CIA Funding: Never Constrained by its Congressional Budget by Peter Dale Scott
If you want to know how to run a slush fund, look no further than the CIA. Author Peter Dale Scott unearths the ways the agency has always been able to spend past its means.


Who was the biggest winner in the $1.1 trillion “CRomnibus” budget bill passed last night by the House and now moving on to the Senate? Unsurprisingly, Wall Street wins again by all but authoring and securing a key regulatory loophole governing risky loan swaps a.k.a. financial derivatives.

Who will be on the hook if the $303 trillion market derivatives market goes bad, like it did in the 2008 mortgage meltdown? Look no further than a mirror for the answer.

Who made it happen? The White House and GOP leadership joined forces to push this budget past angry Liberals and angry Conservatives with the help of Wall Street and direct lobbying of key Democrats by JPMorgan’s Jamie Dimon.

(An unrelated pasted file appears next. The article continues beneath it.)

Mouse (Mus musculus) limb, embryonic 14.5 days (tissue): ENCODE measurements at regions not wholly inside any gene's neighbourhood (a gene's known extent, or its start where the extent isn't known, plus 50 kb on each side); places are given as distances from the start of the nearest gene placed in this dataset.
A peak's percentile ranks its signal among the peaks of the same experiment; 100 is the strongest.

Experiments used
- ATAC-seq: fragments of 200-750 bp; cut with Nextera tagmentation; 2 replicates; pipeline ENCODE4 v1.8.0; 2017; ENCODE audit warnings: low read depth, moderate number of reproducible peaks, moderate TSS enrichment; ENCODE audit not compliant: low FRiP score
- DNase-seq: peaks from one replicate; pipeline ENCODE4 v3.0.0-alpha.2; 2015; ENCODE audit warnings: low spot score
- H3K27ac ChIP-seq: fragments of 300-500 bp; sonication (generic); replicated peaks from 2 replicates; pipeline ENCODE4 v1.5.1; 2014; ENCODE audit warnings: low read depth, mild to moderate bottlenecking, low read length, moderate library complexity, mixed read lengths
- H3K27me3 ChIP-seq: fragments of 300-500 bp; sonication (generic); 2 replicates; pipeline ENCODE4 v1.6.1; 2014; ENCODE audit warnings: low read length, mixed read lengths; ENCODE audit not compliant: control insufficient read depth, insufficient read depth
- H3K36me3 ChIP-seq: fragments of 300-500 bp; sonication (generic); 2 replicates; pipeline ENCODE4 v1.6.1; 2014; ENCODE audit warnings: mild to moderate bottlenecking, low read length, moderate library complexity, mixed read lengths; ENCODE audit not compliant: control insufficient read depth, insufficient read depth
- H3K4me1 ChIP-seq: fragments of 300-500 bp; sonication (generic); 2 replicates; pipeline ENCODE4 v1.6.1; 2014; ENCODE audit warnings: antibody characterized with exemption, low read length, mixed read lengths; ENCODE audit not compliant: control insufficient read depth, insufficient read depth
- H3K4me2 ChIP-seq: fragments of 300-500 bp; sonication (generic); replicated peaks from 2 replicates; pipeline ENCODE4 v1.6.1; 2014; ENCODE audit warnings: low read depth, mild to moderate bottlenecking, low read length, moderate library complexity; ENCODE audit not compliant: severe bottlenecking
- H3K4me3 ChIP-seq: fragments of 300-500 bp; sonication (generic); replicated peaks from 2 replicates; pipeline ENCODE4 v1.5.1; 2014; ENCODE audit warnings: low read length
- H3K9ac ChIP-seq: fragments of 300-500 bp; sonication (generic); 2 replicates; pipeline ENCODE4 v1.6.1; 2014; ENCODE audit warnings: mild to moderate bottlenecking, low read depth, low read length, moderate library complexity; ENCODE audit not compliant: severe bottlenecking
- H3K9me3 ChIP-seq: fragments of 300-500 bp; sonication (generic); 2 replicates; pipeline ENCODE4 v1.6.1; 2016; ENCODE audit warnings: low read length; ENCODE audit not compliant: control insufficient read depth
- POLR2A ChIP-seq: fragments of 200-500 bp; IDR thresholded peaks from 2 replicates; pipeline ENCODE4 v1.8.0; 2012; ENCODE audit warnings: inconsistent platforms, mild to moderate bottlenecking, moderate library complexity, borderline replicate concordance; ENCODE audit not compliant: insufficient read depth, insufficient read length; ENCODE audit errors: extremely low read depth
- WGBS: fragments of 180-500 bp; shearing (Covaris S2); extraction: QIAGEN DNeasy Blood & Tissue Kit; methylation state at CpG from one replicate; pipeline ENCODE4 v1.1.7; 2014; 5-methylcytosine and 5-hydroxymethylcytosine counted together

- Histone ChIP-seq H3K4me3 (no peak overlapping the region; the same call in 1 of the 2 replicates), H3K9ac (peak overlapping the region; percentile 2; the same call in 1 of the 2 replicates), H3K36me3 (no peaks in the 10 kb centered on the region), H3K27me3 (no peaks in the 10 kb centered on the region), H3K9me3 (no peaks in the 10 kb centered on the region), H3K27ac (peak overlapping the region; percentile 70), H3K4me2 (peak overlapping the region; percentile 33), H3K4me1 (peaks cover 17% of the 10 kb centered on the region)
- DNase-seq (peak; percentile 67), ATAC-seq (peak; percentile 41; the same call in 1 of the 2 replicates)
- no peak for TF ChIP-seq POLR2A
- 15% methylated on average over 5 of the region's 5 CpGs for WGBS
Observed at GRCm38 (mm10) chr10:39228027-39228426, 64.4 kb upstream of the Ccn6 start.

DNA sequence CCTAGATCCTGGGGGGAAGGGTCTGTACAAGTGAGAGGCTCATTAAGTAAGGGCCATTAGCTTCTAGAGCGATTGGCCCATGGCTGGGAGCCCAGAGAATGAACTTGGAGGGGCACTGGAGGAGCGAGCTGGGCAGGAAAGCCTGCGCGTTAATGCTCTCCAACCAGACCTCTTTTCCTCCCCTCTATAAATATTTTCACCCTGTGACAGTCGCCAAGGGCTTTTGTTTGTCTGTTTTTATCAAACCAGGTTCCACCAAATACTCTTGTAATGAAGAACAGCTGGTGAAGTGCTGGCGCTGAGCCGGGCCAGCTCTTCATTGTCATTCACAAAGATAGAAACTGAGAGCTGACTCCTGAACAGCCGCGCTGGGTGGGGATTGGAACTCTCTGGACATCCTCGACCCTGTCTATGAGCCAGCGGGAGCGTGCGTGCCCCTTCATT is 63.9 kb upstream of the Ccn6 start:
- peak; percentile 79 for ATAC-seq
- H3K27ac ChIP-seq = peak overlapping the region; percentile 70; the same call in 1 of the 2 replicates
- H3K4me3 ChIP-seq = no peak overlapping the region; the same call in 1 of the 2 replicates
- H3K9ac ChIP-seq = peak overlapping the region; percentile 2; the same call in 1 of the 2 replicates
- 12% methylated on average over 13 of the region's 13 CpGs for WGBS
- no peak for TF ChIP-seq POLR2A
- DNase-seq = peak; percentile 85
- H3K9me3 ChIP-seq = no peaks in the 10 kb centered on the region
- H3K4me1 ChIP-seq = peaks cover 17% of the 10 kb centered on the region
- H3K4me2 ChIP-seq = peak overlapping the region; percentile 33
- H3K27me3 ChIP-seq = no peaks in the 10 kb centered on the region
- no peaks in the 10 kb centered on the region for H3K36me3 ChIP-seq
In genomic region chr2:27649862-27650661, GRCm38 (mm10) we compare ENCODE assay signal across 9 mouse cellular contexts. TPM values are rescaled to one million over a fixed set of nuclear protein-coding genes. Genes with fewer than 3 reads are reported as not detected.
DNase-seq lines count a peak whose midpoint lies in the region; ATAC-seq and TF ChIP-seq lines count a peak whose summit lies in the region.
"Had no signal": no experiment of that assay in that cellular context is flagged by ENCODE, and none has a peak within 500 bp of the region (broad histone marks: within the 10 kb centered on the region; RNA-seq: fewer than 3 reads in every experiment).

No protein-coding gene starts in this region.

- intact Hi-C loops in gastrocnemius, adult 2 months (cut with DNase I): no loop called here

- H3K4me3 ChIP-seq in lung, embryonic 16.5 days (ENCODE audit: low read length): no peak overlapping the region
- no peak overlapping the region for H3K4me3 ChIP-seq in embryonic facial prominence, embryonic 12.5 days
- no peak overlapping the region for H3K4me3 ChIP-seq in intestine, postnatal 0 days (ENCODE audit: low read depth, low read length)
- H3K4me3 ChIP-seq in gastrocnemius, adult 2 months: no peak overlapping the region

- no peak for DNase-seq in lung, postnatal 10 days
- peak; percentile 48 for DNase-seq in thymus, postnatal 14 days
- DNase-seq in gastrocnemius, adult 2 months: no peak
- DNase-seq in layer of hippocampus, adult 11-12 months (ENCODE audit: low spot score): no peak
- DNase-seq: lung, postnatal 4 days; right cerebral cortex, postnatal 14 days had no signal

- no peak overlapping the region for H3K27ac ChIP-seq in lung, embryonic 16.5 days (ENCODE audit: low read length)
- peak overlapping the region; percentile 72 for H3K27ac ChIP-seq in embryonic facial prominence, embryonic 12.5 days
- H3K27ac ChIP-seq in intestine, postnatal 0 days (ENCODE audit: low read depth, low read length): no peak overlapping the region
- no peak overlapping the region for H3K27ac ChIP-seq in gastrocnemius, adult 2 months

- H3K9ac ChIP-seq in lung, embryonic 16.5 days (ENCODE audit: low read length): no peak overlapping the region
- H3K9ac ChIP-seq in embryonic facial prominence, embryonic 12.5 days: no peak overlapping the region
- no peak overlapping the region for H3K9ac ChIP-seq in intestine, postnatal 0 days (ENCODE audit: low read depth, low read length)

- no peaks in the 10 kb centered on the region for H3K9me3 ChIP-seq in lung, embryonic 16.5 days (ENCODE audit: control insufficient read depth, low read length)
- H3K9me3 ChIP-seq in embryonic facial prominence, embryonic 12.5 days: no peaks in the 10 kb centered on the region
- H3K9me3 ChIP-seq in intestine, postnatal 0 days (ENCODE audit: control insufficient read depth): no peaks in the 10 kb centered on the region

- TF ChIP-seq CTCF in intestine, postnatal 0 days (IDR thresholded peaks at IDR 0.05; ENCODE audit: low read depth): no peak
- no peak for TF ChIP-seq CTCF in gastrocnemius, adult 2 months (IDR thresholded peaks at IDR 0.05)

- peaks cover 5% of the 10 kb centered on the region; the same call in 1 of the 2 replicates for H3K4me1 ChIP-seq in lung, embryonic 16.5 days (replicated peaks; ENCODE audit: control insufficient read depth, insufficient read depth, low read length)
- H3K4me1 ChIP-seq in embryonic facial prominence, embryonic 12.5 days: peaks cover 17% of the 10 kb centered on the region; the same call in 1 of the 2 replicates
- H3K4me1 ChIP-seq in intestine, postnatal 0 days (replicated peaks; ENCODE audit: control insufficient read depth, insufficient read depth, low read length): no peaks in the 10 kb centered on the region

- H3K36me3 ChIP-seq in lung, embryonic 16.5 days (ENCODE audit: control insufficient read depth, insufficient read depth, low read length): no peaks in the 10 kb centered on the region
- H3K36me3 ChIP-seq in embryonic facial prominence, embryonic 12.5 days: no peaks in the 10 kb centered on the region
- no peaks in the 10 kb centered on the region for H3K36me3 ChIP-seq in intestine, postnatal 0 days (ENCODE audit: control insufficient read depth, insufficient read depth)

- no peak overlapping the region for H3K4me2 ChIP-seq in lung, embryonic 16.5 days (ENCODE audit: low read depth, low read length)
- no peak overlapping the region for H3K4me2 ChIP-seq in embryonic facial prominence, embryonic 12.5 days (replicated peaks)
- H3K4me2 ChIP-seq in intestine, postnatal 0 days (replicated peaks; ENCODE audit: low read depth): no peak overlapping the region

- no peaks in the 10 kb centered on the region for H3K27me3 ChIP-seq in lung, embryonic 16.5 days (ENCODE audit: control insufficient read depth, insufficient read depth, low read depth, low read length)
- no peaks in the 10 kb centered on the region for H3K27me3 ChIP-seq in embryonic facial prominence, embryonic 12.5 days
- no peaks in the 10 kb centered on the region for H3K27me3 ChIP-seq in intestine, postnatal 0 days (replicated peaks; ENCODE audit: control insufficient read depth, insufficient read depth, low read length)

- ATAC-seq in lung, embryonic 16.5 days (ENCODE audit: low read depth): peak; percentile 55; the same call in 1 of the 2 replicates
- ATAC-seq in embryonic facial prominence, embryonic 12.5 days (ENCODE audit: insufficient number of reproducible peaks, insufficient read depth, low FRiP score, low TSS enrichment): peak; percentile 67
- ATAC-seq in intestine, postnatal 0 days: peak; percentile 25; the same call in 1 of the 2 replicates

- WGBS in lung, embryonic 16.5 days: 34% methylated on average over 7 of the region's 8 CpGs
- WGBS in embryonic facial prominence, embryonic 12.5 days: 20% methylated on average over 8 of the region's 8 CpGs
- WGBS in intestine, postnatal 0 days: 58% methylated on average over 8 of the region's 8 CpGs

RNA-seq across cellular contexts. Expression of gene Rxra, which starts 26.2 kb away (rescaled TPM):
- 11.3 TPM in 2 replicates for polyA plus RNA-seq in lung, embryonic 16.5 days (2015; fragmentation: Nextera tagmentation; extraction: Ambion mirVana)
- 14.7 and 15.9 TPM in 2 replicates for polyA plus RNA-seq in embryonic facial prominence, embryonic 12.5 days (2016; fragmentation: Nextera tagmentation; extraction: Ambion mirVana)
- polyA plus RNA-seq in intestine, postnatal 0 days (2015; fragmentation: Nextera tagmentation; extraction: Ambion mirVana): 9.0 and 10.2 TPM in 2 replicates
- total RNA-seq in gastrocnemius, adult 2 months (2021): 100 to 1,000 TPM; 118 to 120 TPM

And many of those Dems are some of the biggest recipients of cash from the financial industry. The two parties also joined forces to raise the limit a couple can donate to their parties’ political campaigns to a whopping $1.5 million per election cycle.

And who else won when Congress filled the budgetary trough? Perpetual war-profiteers. And so did the insurance industry. Ka-ching!


What national security program might be up next for Senate scrutiny? Some speculate that Obama’s killer drone program could be next on the hit list.

What else is the Senate targeting? Those “dirtbox” spy planes that fly around the U.S. without a warrant, vacuuming up data from cell phones.

What has Verizon done for the NSA? Preemptively hacked its “encryption” software.


Why is it a good time to be in the luxury goods business? Online sales are booming.

Why is the American male worker vanishing? Low wages are driving them into extinction.

Why are men “idiots”? Because they keep on winning “Darwin Awards”.

Why is Pope Francis lecturing climate negotiators meeting now in Lima, Peru? Because time is running out.

And why is there a sliver of hope for justice? Because the shooting of 12-year-old Tamir Rice in Cleveland was formally ruled a homicide.

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